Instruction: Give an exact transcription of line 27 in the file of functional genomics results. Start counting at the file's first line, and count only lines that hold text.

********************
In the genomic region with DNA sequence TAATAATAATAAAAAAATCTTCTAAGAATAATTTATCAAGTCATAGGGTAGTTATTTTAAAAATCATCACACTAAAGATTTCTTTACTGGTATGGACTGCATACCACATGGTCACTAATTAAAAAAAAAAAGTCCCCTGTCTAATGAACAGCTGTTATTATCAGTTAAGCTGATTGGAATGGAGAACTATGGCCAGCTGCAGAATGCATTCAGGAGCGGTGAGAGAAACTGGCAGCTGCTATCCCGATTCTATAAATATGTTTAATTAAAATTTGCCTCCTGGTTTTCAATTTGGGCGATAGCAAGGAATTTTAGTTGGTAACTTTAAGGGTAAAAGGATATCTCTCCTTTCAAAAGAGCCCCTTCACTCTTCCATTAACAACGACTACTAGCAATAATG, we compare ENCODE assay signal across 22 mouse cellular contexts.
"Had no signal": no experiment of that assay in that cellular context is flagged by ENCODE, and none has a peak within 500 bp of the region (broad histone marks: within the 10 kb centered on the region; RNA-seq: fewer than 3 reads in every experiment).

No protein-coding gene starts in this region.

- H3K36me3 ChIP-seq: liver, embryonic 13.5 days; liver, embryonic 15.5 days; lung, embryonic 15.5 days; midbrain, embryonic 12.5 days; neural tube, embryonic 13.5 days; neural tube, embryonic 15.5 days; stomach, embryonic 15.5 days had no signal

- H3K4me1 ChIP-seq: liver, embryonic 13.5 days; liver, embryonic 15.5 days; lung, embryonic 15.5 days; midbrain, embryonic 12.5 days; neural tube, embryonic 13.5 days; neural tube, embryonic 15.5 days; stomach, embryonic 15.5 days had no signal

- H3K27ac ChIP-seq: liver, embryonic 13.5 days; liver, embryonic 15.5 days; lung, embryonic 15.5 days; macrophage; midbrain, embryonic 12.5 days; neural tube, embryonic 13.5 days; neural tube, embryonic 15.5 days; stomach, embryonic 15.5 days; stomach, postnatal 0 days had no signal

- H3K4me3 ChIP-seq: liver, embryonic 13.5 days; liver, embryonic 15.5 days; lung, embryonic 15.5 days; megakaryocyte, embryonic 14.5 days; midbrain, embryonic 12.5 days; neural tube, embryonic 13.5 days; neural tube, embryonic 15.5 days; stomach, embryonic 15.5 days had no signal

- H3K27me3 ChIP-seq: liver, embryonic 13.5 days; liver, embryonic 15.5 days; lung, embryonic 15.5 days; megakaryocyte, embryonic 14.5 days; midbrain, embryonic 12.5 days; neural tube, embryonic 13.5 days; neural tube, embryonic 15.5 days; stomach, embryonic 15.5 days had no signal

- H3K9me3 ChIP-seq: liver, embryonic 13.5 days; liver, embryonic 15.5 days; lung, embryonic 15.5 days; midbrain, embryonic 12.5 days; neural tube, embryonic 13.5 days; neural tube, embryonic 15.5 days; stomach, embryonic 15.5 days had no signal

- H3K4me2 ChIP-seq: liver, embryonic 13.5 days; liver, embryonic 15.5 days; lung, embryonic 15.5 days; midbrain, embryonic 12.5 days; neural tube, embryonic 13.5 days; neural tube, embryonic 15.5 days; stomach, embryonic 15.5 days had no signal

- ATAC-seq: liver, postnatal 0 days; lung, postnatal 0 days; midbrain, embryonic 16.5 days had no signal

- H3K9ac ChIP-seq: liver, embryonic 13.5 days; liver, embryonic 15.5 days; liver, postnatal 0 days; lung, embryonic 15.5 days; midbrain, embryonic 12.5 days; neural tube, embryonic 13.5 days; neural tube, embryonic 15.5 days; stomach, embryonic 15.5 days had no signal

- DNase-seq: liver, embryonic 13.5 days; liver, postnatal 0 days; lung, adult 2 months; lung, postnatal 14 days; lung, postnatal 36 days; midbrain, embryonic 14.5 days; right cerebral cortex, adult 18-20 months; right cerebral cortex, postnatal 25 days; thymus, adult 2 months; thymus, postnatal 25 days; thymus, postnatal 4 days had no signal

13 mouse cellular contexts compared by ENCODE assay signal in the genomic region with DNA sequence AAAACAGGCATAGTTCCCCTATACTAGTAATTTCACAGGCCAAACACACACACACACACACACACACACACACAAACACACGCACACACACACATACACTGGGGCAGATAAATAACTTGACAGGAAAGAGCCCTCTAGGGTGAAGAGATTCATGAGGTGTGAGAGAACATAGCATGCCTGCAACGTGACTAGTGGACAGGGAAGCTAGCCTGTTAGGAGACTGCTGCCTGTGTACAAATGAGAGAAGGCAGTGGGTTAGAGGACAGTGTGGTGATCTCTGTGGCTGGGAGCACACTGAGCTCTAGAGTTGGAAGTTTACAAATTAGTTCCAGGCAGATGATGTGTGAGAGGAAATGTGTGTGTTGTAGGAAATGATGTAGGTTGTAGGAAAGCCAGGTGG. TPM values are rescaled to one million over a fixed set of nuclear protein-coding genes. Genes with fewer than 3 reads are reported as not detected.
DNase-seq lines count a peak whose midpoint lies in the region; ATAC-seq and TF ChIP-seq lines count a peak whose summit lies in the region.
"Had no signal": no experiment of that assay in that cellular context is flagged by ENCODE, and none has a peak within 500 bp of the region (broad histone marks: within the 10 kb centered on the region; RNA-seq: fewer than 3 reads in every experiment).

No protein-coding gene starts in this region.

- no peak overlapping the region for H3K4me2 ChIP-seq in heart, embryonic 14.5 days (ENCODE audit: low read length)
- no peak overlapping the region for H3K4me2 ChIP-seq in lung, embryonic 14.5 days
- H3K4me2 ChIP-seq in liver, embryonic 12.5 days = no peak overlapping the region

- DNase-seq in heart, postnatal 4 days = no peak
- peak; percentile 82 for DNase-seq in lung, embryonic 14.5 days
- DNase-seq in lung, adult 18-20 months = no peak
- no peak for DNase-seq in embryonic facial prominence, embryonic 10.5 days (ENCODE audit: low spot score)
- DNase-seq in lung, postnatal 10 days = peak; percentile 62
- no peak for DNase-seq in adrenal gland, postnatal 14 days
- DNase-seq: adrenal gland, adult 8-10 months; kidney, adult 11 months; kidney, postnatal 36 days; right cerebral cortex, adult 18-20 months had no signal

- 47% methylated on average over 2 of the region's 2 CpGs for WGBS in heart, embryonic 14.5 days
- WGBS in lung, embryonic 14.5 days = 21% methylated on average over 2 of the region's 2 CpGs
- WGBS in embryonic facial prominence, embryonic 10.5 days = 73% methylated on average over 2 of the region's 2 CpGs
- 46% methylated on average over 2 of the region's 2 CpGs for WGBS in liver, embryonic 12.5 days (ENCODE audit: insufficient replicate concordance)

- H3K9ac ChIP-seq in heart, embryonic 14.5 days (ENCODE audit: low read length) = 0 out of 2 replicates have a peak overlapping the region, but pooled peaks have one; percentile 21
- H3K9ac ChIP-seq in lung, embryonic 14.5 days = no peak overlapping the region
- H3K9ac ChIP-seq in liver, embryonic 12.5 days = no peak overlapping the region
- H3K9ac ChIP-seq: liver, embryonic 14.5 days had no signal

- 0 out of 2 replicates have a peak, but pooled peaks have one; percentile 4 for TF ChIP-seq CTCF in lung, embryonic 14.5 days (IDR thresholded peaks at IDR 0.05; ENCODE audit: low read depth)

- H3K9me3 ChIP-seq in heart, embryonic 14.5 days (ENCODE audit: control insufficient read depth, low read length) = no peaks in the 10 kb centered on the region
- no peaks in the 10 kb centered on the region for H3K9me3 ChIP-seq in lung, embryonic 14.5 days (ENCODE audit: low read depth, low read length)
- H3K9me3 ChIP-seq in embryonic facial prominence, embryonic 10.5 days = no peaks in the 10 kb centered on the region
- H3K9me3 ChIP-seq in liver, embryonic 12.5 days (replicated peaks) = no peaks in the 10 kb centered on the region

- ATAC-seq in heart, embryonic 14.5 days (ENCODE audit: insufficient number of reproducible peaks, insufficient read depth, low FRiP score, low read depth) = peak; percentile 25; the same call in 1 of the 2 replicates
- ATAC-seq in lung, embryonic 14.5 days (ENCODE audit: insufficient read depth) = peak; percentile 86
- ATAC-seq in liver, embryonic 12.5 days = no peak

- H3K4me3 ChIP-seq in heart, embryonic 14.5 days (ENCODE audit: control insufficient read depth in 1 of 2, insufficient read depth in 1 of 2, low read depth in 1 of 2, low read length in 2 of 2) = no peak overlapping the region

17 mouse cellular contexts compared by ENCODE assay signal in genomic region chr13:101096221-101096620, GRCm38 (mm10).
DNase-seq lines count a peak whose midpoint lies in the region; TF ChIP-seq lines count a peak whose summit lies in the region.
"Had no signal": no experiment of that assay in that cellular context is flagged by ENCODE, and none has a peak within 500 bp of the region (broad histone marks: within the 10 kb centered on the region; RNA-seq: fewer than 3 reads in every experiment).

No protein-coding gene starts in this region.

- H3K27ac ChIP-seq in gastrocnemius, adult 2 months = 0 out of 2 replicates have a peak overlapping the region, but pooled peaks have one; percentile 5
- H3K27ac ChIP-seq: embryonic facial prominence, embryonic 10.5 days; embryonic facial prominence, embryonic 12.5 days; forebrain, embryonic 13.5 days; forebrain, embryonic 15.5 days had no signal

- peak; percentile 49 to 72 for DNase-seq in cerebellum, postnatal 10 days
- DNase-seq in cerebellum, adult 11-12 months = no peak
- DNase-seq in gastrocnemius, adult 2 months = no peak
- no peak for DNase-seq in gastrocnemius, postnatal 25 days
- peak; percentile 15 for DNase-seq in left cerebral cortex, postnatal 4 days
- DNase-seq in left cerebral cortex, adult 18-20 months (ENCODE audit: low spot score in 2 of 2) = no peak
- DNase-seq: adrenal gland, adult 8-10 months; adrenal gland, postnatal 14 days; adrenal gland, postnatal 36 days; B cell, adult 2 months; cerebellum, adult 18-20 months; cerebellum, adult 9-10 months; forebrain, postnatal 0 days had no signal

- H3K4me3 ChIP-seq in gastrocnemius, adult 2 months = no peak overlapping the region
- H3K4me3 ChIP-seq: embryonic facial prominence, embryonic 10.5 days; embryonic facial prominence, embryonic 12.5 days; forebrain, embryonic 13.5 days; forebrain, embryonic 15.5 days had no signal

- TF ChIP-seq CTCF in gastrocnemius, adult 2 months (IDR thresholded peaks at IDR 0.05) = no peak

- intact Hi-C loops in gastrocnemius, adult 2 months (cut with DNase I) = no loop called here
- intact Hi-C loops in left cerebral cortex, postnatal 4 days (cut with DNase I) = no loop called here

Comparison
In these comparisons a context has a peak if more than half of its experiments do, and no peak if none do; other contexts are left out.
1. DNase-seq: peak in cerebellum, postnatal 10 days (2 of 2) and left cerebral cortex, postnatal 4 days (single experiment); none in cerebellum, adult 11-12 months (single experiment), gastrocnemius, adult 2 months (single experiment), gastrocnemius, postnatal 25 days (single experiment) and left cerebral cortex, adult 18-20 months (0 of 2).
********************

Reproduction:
- DNase-seq: adrenal gland, adult 8-10 months; kidney, adult 11 months; kidney, postnatal 36 days; right cerebral cortex, adult 18-20 months had no signal